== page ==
- There is a lack of people of color in the therapy field, especially MAPS.
- Often people of color don’t have a good experience with white therapists.
- Why do you think there aren’t very many people of color in psychedelics?
- People of color haven’t had the same advantages to become therapists.
- It’s not safe to talk about substances when your license is on the line.
- Culturally, psychedelics haven’t played as big of a role with people of color.
- What does an ideal training model look like for you?
- Watching the videos of people getting well was a big game changer.
- The training needs a fuller understanding of what people from other ethnic and cultural groups need.
- Monica is altering the training to be more relatable.
- Talk about enrollment.
- They have people at all different stages right now.
- They have about 18 people total who have gone through the stages.
- They still have to follow the guidelines of an indexed trauma to be accepted.
- How big is your team right now?
- Three therapist pair teams.
- A few other people who assist in various ways.
- Several people are doing double-duty.
- How can the psychedelic community be more inclusive of people of color?
- Make some close friends who are not white.
- Do you have any fantasy projects you’d like to see play out?
- Start a master’s program with a specialty track in minority mental health and psychedelic therapy.
- All scholarships for people of color.
- Any advice you’d give to a young person or professional?
- There’s a lot of work to be done and we need enthusiastic minds.
- Change won’t happen overnight or be easy, but it’s worth it.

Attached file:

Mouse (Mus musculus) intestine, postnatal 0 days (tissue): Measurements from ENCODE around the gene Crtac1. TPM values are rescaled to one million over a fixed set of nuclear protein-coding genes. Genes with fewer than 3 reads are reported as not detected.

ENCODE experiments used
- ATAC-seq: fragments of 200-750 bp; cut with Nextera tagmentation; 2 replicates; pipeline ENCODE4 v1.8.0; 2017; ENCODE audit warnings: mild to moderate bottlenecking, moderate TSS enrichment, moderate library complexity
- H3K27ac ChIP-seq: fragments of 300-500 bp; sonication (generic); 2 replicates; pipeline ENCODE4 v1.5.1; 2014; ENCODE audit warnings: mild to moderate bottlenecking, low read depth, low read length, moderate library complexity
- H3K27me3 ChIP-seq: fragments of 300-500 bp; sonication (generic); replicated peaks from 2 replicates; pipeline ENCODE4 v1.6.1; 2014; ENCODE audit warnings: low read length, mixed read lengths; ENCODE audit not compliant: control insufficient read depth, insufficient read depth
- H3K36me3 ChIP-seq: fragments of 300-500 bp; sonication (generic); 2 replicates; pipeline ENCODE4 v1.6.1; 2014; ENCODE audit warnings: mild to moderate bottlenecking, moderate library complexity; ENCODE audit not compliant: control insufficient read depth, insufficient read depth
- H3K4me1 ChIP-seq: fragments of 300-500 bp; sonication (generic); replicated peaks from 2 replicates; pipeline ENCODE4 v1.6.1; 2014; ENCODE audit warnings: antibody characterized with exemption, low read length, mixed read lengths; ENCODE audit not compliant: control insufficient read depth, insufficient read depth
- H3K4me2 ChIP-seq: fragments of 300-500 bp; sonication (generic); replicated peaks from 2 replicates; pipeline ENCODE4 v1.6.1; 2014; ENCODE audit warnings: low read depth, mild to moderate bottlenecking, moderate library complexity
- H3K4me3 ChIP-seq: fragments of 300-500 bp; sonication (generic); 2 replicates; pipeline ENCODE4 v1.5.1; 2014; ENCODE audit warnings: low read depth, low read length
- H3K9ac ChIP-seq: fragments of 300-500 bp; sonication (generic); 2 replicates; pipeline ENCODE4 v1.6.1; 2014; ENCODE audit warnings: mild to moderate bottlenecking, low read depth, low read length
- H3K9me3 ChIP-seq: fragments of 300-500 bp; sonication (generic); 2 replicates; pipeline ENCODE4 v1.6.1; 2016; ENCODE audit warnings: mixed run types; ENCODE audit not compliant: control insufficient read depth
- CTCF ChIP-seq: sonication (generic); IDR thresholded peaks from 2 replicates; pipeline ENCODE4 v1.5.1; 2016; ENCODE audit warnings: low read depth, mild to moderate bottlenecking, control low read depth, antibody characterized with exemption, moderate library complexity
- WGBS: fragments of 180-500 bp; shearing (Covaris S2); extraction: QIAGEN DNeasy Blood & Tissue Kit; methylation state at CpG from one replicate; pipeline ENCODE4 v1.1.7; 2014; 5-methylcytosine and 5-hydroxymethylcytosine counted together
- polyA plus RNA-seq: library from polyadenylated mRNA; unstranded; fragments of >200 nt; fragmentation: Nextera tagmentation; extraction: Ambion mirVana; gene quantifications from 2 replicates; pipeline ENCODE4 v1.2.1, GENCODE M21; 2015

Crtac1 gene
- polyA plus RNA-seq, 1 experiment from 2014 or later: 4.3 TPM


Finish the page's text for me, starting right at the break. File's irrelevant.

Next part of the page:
- Be involved in the community
The psychedelic community is a very, very white community – most people of color haven’t had an experience with psychedelics.
Ultimately, psychedelics and psychotherapy will be an accepted, licensed form of treatment.
About Monnica Williams
Monnica Williams, Ph.D. is a board-certified, licensed clinical psychologist, specializing in cognitive-behavioral therapies. She is an Associate Professor in the Department of Psychological Sciences at the University of Connecticut, and Director of the Laboratory for Culture and Mental Health Disparities. She is also the Clinical Director of the Behavioral Wellness Clinic, LLC in Mansfield, Connecticut, and she has founded clinics in Kentucky, Virginia, and Pennsylvania.
Will Siu, MD, DPhil
I grew up in southern California, where I completed college at UC Irvine and medical school at UCLA. Midway through medical school, I pursued research interests at the National Institutes of Health in Washington, DC and ultimately completed a doctoral degree at the University of Oxford. After finishing medical school I moved to Boston to complete my psychiatry residency at the Massachusetts General and McLean Hospitals, after which I continued to work for two years while faculty at Harvard Medical School. I moved to New York City in 2017 where in addition to having a private practice, I am a therapist on clinical trials using MDMA-assisted psychotherapy to treat PTSD.
In this episode of Psychedelics, Kyle and Joe talk with Daniel Greig. Daniel is a student at the University of Toronto and psychedelic community organizer working with CSSDP and the Toronto Psychedelic Society.
We go all over the map but some notable things discussed in this episode include:
- Measuring wisdom
- The promise of psychedelics